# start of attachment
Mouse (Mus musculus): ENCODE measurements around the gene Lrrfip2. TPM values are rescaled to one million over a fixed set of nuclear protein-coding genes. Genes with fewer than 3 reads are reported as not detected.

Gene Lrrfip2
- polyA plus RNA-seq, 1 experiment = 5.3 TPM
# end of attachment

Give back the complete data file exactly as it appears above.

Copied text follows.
Mouse (Mus musculus): ENCODE measurements around the gene Lrrfip2. TPM values are rescaled to one million over a fixed set of nuclear protein-coding genes. Genes with fewer than 3 reads are reported as not detected.

Gene Lrrfip2
- polyA plus RNA-seq, 1 experiment = 5.3 TPM